Indian economy presents a paradox of high savings rate with low-income and high savings rate with low growth rate

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In an underdeveloped economy low capital formation is considered as one of the major hurdles of rapid economic growth. Gross domestic capital formation is composed of two components -gross domestic saving and net capital inflow from abroad. Gross domestic saving (measured at current price) was 10.4 percent of GDP in 1950-51, it improved to 12.7 percent by 1970-71.

Thereafter, there was rapid spurt in gross domestic saving and it improved to 21.2 percent by 1980-81. Since then, domestic saving effort fluctuated but rose to reach a level of 24.3 percent of GDP in 1990-91. Thus during nearly 42.years of planning, gross domestic saving rate has more than doubled -from 10.4 percent in 1950-51 to 23.9 percent of GDP in 1996- 97. This may be treated as a success of our planning efforts towards mobilisation of savings.

Gross domestic capital formation is an index of the level of the investment in the economy. From this point of view, it can be stated that whereas gross domestic capital formation was 10.2 percent of GDP in 1950-51, it reached a level of 22.7 percent of GDP in 1996-97. Judged | by international standards, India can legitimately I claim that the rate of domestic saving and | investment is fairly high.

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Jagdish Bhagvati (1993) explaining the paradox of ‘high saving, low growth leading to the phenomenon of declining productivity, mentions: “the weak growth performance I reflects, not a disappointing saving performance, but rather a disappointing productivity performance.” Enummerating the factors that stifled efficiency and growth, Bhagvati divided them into three major groups:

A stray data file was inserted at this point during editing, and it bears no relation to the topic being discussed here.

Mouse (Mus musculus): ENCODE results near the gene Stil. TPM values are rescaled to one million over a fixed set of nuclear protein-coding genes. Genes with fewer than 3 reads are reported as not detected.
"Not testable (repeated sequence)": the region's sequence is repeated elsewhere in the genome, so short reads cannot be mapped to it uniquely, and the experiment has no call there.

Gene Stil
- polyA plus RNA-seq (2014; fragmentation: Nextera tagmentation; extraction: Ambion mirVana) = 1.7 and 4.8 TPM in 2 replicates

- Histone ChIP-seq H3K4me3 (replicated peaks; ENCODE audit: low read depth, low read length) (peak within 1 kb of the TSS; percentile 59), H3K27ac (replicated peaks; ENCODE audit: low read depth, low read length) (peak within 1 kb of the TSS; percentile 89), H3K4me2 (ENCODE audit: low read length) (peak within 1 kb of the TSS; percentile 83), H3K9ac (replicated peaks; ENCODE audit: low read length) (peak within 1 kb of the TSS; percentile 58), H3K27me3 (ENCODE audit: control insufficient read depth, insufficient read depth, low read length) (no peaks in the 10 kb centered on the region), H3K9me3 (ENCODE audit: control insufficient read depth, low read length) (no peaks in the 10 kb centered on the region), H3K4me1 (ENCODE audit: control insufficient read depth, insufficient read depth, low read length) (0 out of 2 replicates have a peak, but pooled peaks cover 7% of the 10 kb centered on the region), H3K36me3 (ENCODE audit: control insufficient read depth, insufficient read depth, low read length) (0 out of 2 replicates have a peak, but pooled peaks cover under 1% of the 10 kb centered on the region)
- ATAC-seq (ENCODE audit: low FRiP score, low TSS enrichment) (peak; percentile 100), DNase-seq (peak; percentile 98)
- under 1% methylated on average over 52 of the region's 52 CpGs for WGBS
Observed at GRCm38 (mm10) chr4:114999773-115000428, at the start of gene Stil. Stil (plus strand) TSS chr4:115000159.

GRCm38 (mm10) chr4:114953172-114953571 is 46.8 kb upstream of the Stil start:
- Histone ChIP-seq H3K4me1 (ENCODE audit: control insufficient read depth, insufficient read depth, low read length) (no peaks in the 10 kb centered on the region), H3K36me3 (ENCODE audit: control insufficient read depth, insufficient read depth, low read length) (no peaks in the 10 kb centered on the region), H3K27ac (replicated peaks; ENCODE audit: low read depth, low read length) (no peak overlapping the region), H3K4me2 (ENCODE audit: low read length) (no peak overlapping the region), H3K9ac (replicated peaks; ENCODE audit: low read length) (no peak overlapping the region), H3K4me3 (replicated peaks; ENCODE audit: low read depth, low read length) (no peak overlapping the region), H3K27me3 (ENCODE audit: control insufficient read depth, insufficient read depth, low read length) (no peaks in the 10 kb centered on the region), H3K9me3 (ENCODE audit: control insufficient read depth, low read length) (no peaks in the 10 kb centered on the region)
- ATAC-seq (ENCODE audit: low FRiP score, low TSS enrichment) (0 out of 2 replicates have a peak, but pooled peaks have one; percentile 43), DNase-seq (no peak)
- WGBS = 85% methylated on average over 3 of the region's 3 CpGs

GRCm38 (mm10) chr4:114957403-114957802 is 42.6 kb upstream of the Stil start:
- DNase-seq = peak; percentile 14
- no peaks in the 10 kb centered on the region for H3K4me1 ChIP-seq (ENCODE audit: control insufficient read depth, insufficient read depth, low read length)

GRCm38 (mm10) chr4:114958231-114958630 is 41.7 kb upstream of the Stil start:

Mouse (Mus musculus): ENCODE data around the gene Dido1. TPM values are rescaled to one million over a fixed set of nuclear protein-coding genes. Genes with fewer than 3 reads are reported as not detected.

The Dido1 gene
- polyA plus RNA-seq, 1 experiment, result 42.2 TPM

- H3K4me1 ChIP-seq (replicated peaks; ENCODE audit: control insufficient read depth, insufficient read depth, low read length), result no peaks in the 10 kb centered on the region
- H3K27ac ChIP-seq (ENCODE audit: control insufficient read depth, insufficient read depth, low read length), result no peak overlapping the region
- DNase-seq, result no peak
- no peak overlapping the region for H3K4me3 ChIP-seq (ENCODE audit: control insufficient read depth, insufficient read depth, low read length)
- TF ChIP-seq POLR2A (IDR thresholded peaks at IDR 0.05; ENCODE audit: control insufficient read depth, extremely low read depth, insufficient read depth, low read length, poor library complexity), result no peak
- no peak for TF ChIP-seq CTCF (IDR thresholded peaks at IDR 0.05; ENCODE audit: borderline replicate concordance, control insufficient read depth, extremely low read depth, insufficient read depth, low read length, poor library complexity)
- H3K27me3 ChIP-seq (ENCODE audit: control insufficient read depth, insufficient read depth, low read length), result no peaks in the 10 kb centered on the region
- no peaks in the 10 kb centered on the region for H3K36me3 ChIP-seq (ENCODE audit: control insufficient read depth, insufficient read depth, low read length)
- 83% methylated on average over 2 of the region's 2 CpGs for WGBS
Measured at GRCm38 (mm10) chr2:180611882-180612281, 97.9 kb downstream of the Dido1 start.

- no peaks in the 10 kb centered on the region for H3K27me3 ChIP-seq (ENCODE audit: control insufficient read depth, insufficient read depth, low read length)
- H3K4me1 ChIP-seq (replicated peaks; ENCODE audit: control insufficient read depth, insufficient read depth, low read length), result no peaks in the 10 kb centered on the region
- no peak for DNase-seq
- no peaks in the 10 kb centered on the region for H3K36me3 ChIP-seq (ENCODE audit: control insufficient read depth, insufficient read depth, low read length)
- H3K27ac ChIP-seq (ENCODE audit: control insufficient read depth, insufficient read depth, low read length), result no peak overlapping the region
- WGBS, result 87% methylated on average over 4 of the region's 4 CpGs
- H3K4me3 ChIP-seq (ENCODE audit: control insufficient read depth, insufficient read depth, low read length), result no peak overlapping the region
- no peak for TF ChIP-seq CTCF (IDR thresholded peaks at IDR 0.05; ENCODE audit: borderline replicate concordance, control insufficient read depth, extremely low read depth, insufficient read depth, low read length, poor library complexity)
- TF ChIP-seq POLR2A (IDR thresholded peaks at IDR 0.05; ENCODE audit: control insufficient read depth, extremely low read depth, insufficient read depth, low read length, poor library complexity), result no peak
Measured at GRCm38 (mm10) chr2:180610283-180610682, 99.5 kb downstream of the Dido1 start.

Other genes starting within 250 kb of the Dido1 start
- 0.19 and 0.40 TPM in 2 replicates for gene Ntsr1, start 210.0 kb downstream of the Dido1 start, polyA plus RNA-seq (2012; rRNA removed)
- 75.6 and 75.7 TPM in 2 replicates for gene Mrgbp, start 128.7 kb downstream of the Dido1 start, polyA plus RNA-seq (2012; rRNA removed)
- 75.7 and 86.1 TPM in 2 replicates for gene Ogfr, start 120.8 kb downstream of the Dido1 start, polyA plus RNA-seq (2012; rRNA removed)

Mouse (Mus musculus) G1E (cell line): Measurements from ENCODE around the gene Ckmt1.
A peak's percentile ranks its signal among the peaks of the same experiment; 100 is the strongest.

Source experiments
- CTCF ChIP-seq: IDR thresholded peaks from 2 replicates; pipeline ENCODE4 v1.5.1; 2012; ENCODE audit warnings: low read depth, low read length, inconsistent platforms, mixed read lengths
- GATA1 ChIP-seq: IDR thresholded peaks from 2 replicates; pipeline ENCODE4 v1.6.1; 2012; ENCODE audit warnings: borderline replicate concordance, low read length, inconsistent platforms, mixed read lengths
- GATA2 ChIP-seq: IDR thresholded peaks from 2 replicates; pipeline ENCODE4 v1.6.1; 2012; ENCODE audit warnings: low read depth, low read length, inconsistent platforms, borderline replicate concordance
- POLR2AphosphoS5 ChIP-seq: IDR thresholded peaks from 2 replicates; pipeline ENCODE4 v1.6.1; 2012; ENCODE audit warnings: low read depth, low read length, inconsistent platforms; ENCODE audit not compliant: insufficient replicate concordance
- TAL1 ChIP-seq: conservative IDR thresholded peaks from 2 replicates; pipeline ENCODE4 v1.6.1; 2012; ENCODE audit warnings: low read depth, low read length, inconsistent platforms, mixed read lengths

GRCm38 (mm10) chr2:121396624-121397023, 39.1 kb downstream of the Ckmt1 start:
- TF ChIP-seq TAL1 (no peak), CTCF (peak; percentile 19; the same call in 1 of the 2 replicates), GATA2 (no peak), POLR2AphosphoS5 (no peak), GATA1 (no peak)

1. Extensive bureaucratic controls over production, investment and trade;

2. Inward looking trade and foreign investment policies; and

3. A substantial public sector going well beyond the conventional confines of public utilities and infrastructure.

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The former two adversely affected the private sector’s efficiency. The last, with inefficient functioning of public sector enterprises, additionally impaired the public sector enterprises’ contribution to the economy. Together, the three sets of policy decisions broadly set strict limits to what India could get out of its investment.

It would, therefore, be very prudent to mention that whereas it is important to raise the rate of saving in the economy, it is equally important to use those savings effectively in raising output. The efficiency of use of investment, whether it is made in public or private sector, will determine ICOR.

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